They obeyed the guide with deep veneration, acknowledging his unquestioned authority. Now, the faith in the master is not the blind faith as is loosely categorised. The faith is inculcated to know Satyam. Trust in the teacher is the methodology to attain divinity to savour the highest bliss and to be truly luminous with Prajna. They submitted to authority to know Brahman.

In the unique parlance of Sri Aurobindo, the profane misconstrues it to be blind faith, the initiate considers it as the inviolable condition of truth-perception. The authority of the teacher is Sraddha for superior knowledge. The Shastra prescribes that one has to be attached to and associated with satyadarshi and express one’s views boldly and independently. “Be Azad,” said the Swami. One lesson the great masters taught their disciples is Brajnanam Brahma.

Thus, Basistha the Rishi of the Vedic era taught Rama the king of Ayodhya one lesson in particular ~ to achieve gnana without which Bhakti is of no avail. The Gita insisted that one should acquire knowledge from the taattadarshi through obeisance, through questioning and through service. Tad biddhi pranipatena, pariprosnena, sebaya. Debguru Brihaspati in the Purana has startlingly said: Kebalam sashtramasritya, na kartabya baniraya juktihina, bicharena dharmahani, prajayate. Swamiji quoted the scriptures saying if reason demands, one should even blame the guru ~ Dosobachya Gururopi.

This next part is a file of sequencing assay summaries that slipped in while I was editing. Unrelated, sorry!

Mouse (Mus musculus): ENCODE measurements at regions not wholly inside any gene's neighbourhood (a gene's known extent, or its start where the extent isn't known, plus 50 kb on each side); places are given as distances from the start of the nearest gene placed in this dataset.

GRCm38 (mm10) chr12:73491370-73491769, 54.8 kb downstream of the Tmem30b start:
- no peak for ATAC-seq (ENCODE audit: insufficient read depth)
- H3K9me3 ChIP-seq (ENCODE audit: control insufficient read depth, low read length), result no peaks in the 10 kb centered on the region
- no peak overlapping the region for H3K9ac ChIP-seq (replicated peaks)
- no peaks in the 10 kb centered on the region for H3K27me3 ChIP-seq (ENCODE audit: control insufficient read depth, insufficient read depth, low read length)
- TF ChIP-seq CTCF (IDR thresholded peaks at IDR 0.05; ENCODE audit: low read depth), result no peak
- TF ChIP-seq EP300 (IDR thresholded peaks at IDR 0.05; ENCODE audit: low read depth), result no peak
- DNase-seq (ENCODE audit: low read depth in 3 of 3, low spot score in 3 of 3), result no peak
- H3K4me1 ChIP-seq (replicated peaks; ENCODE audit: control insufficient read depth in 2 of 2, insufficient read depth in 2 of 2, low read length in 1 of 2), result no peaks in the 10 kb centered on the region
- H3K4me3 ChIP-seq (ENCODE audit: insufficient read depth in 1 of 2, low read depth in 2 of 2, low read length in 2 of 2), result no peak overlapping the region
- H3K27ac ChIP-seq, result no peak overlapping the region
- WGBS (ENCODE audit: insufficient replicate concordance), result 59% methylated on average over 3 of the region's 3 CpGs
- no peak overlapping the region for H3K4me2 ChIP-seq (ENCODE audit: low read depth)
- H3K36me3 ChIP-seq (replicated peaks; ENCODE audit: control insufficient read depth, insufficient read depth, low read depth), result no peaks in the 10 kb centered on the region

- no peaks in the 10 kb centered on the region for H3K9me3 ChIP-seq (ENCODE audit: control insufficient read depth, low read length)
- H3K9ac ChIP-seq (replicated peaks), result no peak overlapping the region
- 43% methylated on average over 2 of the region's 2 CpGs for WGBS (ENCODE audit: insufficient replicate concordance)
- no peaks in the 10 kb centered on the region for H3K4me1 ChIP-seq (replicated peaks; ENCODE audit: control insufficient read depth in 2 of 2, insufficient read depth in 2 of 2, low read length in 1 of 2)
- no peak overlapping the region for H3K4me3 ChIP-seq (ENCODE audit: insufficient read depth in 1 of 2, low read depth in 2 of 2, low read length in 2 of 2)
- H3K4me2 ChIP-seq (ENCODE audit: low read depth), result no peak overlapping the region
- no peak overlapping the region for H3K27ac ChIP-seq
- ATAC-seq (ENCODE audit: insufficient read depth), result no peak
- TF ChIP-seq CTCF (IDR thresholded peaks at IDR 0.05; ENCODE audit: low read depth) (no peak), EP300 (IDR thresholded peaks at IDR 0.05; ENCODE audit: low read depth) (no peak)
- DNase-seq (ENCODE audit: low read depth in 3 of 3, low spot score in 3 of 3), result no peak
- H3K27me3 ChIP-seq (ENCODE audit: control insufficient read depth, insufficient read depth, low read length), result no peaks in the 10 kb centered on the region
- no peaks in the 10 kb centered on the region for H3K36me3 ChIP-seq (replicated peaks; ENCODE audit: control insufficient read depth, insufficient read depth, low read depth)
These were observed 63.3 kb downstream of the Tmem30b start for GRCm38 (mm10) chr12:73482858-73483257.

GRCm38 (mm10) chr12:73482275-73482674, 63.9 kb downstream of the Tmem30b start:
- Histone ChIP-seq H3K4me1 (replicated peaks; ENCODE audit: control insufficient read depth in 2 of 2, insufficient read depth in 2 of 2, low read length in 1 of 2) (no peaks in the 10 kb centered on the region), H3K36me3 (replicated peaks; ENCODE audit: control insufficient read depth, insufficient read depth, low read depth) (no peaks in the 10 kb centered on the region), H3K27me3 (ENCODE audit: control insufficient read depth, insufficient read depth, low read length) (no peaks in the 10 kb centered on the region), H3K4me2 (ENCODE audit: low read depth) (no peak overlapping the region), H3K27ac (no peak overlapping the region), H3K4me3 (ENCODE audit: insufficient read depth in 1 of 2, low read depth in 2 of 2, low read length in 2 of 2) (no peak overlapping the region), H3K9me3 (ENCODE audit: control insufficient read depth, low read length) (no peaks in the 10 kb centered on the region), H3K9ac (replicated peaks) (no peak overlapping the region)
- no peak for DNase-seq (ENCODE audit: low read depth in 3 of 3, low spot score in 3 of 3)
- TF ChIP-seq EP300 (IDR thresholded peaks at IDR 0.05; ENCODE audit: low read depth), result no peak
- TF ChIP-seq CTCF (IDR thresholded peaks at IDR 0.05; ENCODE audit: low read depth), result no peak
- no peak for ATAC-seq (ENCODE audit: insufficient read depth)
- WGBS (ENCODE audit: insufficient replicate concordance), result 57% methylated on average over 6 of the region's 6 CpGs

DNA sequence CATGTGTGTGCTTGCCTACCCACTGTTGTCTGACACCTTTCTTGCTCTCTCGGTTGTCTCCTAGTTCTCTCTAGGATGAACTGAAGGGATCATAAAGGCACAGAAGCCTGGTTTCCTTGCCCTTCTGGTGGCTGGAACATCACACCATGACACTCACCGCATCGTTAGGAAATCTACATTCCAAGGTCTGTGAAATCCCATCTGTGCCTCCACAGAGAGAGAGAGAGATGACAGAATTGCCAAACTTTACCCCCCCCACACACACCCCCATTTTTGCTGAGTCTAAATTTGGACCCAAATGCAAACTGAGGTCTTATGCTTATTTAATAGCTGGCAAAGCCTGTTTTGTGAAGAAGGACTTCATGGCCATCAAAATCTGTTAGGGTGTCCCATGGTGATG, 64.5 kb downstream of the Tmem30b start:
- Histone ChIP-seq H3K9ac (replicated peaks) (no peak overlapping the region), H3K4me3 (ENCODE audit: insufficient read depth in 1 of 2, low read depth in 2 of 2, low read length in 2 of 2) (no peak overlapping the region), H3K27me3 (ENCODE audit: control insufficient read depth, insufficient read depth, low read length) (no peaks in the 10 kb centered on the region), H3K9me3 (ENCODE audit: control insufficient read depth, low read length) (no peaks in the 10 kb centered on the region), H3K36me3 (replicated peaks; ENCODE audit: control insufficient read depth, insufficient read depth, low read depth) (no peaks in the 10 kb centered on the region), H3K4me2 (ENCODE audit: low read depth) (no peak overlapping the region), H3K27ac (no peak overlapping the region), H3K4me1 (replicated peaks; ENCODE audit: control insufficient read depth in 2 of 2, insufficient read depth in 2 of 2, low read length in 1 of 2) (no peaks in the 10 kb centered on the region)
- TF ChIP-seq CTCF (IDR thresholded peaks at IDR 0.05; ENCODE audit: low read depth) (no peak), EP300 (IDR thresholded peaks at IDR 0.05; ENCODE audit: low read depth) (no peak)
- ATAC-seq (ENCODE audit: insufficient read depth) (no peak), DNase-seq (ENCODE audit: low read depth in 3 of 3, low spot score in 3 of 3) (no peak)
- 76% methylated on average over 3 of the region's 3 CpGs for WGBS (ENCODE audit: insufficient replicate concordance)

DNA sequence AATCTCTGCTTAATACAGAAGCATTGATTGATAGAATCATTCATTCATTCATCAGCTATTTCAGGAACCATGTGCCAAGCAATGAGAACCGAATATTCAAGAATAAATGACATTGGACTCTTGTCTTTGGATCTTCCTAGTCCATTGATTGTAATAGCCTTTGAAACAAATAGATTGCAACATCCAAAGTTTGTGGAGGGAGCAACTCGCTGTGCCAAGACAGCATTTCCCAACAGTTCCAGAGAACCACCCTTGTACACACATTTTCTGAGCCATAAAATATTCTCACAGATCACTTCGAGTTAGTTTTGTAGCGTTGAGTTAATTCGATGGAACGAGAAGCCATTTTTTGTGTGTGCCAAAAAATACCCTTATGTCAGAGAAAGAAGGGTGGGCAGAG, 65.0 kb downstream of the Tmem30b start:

In the tangled web of the world of politics, authority signifies another facet and assumes an altogether different dimension. A Hitler or a Stalin, the ruthless dictators of a totalitarian regime commanded unquestioned authority without being adorned with the decorative strip of religion or with a religio-political flavour. People offered a need of unconditional submission to their will not out of sraddha or faith but out of cold and crippling fear. Even in a bubbling democracy, a popular leader enjoys unbridled power dangling before the people the gleaming prospect of abundant happiness, and prosperity. This unchallenged power is generated by overriding extraneous circumstances.